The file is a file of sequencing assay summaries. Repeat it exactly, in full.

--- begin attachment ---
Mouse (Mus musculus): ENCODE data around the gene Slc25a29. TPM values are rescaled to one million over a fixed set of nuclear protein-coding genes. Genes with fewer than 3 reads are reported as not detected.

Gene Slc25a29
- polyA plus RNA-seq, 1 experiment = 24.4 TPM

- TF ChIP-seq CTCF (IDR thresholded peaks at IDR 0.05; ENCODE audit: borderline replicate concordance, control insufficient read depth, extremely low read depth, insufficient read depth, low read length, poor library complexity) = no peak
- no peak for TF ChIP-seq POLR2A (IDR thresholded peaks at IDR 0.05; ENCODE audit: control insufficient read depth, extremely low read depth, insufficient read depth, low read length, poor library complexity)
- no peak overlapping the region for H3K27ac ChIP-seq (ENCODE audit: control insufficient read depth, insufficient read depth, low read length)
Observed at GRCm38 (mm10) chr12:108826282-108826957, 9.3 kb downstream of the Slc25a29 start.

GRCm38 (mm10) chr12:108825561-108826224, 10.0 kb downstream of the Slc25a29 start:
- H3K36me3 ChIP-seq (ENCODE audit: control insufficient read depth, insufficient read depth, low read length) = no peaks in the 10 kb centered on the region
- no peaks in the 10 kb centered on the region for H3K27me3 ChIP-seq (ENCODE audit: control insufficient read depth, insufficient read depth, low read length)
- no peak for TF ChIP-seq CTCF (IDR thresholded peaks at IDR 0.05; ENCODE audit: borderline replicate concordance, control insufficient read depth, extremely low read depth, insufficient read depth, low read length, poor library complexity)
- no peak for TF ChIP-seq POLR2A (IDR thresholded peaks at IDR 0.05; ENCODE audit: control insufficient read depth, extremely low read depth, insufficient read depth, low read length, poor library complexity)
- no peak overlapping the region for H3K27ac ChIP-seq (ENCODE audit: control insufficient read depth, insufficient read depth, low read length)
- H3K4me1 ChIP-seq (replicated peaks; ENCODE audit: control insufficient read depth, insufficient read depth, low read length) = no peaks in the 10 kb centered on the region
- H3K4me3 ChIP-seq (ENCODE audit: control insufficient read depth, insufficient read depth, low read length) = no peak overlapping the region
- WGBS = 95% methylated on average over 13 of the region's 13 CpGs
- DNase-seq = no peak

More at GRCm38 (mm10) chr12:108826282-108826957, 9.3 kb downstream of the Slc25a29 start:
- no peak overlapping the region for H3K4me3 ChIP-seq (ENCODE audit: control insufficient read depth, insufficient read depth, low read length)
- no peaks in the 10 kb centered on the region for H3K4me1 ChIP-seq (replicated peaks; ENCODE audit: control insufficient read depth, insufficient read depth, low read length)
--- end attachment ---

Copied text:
Mouse (Mus musculus): ENCODE data around the gene Slc25a29. TPM values are rescaled to one million over a fixed set of nuclear protein-coding genes. Genes with fewer than 3 reads are reported as not detected.

Gene Slc25a29
- polyA plus RNA-seq, 1 experiment = 24.4 TPM

- TF ChIP-seq CTCF (IDR thresholded peaks at IDR 0.05; ENCODE audit: borderline replicate concordance, control insufficient read depth, extremely low read depth, insufficient read depth, low read length, poor library complexity) = no peak
- no peak for TF ChIP-seq POLR2A (IDR thresholded peaks at IDR 0.05; ENCODE audit: control insufficient read depth, extremely low read depth, insufficient read depth, low read length, poor library complexity)
- no peak overlapping the region for H3K27ac ChIP-seq (ENCODE audit: control insufficient read depth, insufficient read depth, low read length)
Observed at GRCm38 (mm10) chr12:108826282-108826957, 9.3 kb downstream of the Slc25a29 start.

GRCm38 (mm10) chr12:108825561-108826224, 10.0 kb downstream of the Slc25a29 start:
- H3K36me3 ChIP-seq (ENCODE audit: control insufficient read depth, insufficient read depth, low read length) = no peaks in the 10 kb centered on the region
- no peaks in the 10 kb centered on the region for H3K27me3 ChIP-seq (ENCODE audit: control insufficient read depth, insufficient read depth, low read length)
- no peak for TF ChIP-seq CTCF (IDR thresholded peaks at IDR 0.05; ENCODE audit: borderline replicate concordance, control insufficient read depth, extremely low read depth, insufficient read depth, low read length, poor library complexity)
- no peak for TF ChIP-seq POLR2A (IDR thresholded peaks at IDR 0.05; ENCODE audit: control insufficient read depth, extremely low read depth, insufficient read depth, low read length, poor library complexity)
- no peak overlapping the region for H3K27ac ChIP-seq (ENCODE audit: control insufficient read depth, insufficient read depth, low read length)
- H3K4me1 ChIP-seq (replicated peaks; ENCODE audit: control insufficient read depth, insufficient read depth, low read length) = no peaks in the 10 kb centered on the region
- H3K4me3 ChIP-seq (ENCODE audit: control insufficient read depth, insufficient read depth, low read length) = no peak overlapping the region
- WGBS = 95% methylated on average over 13 of the region's 13 CpGs
- DNase-seq = no peak

More at GRCm38 (mm10) chr12:108826282-108826957, 9.3 kb downstream of the Slc25a29 start:
- no peak overlapping the region for H3K4me3 ChIP-seq (ENCODE audit: control insufficient read depth, insufficient read depth, low read length)
- no peaks in the 10 kb centered on the region for H3K4me1 ChIP-seq (replicated peaks; ENCODE audit: control insufficient read depth, insufficient read depth, low read length)